Superoxide Dismutases in Pancreatic Cancer
AbstractThe incidence of pancreatic cancer is increasing as the population ages but treatment advancements continue to lag far behind. The majority of pancreatic cancer patients have a K-ras oncogene mutation causing a shift in the redox state of the cell, favoring malignant proliferation. This mutation is believed to lead to nicotinamide adenine dinucleotide phosphate (NADPH) oxidase activation and superoxide overproduction, generating tumorigenic behavior. Superoxide dismutases (SODs) have been studied for their ability to manage the oxidative state of the cell by dismuting superoxide and inhibiting signals for pancreatic cancer growth. In particular, manganese superoxide dismutase has clearly shown importance in cell cycle regulation and has been found to be abnormally low in pancreatic cancer cells as well as the surrounding stromal tissue. Likewise, extracellular superoxide dismutase expression seems to favor suppression of pancreatic cancer growth. With an increased understanding of the redox behavior of pancreatic cancer and key regulators, new treatments are being developed with specific targets in mind. This review summarizes what is known about superoxide dismutases in pancreatic cancer and the most current treatment strategies to be advanced from this knowledge. View Full-Text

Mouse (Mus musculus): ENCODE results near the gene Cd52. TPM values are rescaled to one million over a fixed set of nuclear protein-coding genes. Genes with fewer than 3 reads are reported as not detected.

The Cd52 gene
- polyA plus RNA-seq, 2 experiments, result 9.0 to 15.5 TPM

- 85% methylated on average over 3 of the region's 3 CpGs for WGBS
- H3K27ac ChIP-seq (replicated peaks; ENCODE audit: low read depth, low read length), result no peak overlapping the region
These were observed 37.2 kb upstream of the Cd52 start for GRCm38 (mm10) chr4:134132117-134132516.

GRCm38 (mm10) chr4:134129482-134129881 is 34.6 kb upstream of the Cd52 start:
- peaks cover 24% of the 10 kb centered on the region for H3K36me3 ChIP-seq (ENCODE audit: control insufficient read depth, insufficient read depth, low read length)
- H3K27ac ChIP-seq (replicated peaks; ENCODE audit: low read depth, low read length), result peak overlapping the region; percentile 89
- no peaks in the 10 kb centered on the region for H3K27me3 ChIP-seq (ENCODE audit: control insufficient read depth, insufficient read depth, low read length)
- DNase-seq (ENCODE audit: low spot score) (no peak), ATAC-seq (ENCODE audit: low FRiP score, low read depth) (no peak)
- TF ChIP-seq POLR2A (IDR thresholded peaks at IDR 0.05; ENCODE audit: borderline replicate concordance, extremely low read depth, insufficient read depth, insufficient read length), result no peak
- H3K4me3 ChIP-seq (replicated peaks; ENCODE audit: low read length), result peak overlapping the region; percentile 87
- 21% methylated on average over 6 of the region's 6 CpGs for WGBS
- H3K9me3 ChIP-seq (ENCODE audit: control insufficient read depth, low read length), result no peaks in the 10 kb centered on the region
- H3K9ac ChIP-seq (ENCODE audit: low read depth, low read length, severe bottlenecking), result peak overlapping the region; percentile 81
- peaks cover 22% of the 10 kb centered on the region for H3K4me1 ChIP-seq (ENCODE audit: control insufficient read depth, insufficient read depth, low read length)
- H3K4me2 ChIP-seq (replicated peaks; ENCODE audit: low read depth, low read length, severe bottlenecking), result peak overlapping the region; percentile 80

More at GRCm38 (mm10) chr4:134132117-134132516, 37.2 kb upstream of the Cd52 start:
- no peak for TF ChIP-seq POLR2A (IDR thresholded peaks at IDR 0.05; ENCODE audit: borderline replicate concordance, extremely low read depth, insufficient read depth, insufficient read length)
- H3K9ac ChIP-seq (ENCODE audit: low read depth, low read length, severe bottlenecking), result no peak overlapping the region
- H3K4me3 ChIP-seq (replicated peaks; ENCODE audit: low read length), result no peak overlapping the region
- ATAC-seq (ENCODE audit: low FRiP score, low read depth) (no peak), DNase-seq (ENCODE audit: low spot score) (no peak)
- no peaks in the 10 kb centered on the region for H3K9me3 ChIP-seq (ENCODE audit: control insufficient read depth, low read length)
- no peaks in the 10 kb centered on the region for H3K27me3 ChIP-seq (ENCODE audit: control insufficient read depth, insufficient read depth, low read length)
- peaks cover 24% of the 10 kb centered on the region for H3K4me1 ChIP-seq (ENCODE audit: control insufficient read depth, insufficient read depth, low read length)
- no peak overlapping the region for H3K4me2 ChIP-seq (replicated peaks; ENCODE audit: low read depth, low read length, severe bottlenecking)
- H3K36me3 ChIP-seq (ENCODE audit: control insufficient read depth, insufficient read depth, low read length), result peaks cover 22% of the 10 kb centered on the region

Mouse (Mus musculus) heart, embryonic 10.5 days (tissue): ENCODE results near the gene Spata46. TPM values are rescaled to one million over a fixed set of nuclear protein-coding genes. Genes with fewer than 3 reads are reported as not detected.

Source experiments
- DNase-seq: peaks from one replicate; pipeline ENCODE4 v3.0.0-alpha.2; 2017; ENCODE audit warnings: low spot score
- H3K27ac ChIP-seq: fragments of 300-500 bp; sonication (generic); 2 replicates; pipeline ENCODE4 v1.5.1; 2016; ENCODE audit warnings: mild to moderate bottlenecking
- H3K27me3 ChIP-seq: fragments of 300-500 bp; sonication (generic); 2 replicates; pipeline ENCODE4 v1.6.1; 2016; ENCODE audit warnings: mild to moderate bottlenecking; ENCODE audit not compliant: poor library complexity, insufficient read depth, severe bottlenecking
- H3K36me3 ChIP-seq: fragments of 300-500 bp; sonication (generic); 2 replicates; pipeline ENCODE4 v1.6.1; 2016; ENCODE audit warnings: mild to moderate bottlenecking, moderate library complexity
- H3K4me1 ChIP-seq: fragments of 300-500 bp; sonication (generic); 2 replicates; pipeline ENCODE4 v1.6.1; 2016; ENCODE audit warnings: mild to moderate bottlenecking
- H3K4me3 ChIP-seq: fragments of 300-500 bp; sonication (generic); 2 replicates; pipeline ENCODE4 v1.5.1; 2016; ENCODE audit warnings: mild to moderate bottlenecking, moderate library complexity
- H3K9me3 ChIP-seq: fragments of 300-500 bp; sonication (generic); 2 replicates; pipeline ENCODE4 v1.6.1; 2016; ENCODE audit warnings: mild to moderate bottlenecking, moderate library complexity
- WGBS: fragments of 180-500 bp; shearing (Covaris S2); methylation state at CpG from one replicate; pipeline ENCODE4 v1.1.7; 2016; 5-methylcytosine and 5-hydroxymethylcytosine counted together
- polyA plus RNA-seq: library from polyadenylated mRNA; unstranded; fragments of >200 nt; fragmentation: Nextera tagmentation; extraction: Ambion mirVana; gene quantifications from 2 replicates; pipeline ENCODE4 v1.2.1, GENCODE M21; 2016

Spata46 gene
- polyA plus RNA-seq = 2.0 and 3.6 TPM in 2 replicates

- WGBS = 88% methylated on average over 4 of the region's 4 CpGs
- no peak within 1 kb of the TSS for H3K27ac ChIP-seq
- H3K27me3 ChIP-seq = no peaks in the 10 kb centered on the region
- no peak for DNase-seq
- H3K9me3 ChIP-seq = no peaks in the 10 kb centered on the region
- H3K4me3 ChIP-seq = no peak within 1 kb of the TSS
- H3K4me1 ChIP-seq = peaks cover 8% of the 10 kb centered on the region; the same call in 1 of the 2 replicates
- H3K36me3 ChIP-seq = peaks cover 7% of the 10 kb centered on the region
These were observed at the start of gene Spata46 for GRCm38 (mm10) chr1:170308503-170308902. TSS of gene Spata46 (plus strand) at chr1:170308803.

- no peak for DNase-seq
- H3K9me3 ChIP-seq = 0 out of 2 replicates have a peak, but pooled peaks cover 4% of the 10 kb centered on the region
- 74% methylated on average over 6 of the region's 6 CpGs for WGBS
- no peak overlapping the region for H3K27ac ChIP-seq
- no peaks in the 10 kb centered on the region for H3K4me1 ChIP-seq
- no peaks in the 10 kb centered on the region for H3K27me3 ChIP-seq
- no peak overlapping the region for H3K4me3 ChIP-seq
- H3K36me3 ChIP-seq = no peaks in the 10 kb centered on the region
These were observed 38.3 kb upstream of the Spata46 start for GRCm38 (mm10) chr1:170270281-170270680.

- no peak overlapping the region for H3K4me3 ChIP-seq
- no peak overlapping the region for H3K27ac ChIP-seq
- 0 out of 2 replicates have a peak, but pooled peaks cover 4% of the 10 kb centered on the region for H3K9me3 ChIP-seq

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Wilkes, J.G.; Alexander, M.S.; Cullen, J.J. Superoxide Dismutases in Pancreatic Cancer. Antioxidants 2017, 6, 66.
Wilkes JG, Alexander MS, Cullen JJ. Superoxide Dismutases in Pancreatic Cancer. Antioxidants. 2017; 6(3):66.Chicago/Turabian Style
Wilkes, Justin G.; Alexander, Matthew S.; Cullen, Joseph J. 2017. "Superoxide Dismutases in Pancreatic Cancer." Antioxidants 6, no. 3: 66.
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